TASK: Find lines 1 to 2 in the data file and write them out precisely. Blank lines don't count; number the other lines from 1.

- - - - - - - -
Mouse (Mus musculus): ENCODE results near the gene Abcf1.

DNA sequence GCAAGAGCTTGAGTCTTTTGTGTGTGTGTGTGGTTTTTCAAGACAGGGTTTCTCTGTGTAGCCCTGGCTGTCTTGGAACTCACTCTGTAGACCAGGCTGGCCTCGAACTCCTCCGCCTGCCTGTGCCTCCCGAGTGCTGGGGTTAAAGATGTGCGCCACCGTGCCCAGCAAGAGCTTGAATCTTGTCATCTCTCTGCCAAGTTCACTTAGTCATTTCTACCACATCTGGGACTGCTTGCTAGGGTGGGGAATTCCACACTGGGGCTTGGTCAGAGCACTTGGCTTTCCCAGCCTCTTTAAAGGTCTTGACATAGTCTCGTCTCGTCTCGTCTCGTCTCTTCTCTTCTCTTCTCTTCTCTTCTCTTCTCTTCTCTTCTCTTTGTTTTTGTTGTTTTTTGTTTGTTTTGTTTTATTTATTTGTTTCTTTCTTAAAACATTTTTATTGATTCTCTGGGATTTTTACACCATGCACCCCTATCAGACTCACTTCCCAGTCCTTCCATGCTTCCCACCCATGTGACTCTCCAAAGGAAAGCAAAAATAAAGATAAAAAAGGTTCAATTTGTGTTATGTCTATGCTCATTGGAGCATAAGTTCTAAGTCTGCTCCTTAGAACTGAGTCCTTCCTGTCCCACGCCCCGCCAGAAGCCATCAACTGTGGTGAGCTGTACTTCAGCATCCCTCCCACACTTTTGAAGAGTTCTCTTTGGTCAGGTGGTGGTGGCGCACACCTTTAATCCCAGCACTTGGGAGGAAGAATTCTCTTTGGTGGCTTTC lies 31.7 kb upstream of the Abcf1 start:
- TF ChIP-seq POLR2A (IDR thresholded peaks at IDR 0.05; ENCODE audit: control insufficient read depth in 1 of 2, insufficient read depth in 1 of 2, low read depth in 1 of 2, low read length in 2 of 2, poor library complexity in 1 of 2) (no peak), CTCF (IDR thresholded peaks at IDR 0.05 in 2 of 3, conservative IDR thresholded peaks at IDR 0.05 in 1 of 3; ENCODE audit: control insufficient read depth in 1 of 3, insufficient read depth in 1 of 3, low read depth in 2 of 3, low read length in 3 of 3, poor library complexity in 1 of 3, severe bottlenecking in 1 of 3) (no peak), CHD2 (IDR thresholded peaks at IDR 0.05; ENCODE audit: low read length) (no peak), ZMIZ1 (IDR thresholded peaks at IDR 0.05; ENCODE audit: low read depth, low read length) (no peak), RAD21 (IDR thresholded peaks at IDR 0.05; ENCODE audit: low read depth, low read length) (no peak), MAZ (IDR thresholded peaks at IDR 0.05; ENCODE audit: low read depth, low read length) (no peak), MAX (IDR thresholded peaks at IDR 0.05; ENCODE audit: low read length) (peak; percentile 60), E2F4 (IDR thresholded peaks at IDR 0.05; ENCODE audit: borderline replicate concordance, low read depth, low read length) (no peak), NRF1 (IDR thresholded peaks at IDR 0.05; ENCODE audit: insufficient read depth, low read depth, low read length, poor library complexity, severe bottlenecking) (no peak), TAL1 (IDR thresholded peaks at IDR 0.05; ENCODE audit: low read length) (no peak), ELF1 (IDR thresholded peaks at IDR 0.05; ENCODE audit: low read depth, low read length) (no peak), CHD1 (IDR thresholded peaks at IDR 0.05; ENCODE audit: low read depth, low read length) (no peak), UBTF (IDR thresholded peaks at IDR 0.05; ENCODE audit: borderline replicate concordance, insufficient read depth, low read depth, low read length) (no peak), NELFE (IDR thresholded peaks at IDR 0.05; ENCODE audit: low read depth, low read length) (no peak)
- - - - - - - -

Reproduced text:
Mouse (Mus musculus): ENCODE results near the gene Abcf1.

DNA sequence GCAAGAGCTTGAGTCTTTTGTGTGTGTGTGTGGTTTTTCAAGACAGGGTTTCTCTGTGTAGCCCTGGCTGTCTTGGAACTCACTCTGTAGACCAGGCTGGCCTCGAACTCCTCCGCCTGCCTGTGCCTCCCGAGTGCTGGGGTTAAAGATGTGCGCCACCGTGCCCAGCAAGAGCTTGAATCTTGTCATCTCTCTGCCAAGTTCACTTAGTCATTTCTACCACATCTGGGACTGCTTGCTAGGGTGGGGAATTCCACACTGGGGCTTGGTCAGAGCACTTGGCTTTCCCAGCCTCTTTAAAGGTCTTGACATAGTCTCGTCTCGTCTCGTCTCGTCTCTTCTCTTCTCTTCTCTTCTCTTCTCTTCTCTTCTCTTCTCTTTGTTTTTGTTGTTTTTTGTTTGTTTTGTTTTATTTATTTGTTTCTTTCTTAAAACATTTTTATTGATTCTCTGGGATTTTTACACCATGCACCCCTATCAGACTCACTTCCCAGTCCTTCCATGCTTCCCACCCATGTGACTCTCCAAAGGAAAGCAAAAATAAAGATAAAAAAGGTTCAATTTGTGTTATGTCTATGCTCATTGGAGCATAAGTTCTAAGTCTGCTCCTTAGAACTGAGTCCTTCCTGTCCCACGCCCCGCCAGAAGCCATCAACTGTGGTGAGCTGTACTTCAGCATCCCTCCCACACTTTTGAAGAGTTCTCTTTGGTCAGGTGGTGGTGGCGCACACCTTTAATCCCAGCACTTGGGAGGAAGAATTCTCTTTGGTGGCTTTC lies 31.7 kb upstream of the Abcf1 start: